On the Fringes of Literature and Digital Media Culture presents a polyphonic account of mutual interpenetrations of literature and new media, highlighting the impact of digital culture on the user experience and the modes of social communication and interaction.
The depiction of personal and collective suffering in modern Chinese novels differs significantly from standard Communist accounts and many Eastern and Western historical narratives. Writers such as Yu Hua, Su Tong, Wang Anyi, Mo Yan, Han Shaogong, Ge Fei, Li Rui, and Zhang Wei skew and scramble common conceptions of China's modern development, deploying avant-garde narrative techniques from Latin American and Euro-American modernism to project a surprisingly "un-Chinese" dystopian vision and critical view of human culture and ethics. The epic narratives of modern Chinese fiction make rich use of magical realism, surrealism, and unusual treatments of historical time. Also featuring graphic depictions of sex and violence, as well as dark, raunchy comedy, these novels reflect China's recent history re-presenting the overthrow of the monarchy in the early twentieth century and the resulting chaos of revolution and war; the recurring miseries perpetrated by class warfare during the dictatorship of Mao Zedong; and the social dislocations caused by China's industrialization and rise as a global power. This book casts China's highbrow historical novels from the late 1980s to the first decade of the twenty-first century as a distinctively Chinese contribution to the form of the global dystopian novel and, consequently, to global thinking about the interrelations of utopia and dystopia.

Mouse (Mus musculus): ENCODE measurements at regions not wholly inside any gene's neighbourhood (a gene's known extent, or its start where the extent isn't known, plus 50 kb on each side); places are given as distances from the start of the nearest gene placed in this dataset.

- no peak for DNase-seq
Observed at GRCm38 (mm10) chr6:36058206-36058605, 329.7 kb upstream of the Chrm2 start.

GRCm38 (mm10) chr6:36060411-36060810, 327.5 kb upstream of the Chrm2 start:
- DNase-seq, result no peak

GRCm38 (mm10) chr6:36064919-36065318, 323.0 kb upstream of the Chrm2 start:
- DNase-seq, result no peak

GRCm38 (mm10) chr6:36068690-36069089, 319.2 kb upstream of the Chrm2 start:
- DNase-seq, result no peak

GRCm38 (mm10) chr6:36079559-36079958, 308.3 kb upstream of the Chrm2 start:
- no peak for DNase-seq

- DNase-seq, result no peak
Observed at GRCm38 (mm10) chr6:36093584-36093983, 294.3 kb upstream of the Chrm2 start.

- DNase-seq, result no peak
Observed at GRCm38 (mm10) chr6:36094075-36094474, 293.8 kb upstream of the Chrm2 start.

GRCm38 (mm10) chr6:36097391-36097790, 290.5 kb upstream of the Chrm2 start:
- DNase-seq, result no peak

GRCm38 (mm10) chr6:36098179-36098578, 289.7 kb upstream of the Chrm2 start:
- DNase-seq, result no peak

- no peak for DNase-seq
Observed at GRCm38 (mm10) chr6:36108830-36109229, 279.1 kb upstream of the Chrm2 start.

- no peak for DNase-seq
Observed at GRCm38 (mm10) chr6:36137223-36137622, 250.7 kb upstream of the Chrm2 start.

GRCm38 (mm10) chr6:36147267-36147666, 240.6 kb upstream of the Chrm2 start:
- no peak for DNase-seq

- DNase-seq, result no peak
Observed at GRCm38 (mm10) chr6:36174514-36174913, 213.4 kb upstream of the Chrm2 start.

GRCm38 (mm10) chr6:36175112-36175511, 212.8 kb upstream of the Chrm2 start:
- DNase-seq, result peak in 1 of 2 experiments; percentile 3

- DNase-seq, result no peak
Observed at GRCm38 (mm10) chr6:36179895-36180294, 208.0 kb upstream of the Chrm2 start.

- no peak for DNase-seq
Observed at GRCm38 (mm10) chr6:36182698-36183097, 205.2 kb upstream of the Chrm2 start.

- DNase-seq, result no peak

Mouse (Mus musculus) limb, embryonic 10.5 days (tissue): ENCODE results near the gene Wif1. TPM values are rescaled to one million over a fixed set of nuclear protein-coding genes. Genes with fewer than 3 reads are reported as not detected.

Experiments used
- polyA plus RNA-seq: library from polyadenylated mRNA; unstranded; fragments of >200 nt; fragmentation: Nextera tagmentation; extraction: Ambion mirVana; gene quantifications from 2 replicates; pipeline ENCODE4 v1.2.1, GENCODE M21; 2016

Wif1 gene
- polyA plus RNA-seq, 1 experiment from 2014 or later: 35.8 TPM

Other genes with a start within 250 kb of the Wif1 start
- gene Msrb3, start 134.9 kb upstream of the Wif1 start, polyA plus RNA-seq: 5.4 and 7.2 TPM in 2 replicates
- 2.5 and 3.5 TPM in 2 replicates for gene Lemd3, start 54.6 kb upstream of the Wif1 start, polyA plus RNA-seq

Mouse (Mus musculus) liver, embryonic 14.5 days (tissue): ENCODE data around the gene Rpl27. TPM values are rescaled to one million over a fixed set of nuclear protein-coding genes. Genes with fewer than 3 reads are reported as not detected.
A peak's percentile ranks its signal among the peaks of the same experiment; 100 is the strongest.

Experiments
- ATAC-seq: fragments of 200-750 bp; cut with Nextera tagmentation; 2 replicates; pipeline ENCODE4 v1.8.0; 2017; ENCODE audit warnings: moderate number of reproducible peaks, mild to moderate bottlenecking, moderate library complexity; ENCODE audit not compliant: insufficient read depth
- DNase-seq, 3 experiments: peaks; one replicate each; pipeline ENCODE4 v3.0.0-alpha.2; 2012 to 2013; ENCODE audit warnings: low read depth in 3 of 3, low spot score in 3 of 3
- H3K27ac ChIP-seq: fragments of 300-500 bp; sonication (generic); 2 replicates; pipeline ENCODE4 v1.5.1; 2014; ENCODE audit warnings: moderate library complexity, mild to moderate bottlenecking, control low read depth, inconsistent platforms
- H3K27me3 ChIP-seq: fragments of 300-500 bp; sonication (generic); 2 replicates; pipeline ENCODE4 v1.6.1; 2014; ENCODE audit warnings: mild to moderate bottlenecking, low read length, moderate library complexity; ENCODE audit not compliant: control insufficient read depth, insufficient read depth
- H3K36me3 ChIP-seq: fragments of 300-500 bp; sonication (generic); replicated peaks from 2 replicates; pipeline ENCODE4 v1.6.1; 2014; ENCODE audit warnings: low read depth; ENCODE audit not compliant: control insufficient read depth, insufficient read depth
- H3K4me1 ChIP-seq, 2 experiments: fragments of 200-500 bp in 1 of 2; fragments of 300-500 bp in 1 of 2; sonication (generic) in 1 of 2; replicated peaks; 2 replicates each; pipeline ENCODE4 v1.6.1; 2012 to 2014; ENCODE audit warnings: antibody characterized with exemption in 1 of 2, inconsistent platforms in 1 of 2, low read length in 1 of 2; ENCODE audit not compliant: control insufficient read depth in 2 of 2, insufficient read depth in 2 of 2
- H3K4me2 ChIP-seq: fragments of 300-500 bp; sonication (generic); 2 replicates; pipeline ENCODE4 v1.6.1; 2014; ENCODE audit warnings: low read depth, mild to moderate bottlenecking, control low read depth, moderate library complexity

The Passions of the Soul in the Onto-Poiesis of Life
Author: Anna-Teresa Tymieniecka
Publisher: Springer Science & Business Media
The dialectic of light and darkness studied in this collection of essays reveals itself as a primal factor of life as well as the essential element of the specifically human world. From its borderline position between physis and psyche, natural growth and techne, bios and ethos, it functions as the essential factor in all the sectors of life at large. We see its crucial role in all sectors of life while, prompted by man's creative imagination, it enhances and spurs his vital as well as societal and spiritual life. This rare collection contains studies by Thomas Ryba, Krystina Górniak-Kocikowska, Lois Oppenheim, Sydney Feshback, Eldon van Lieve, Sitansu Ray, Theodore Litman, Peter Morgan, Colette Michael, Christopher Lalonde, L. Findlay, Christopher Eykman, Beverly Schlack Randles, Jorge García-Gómez, William Haney, Sherilyn Abdoo, David Brottman, Alan Pratt, Hans Rudnick, George Scheper, Freema Gottlieb, Marlies Kronegger.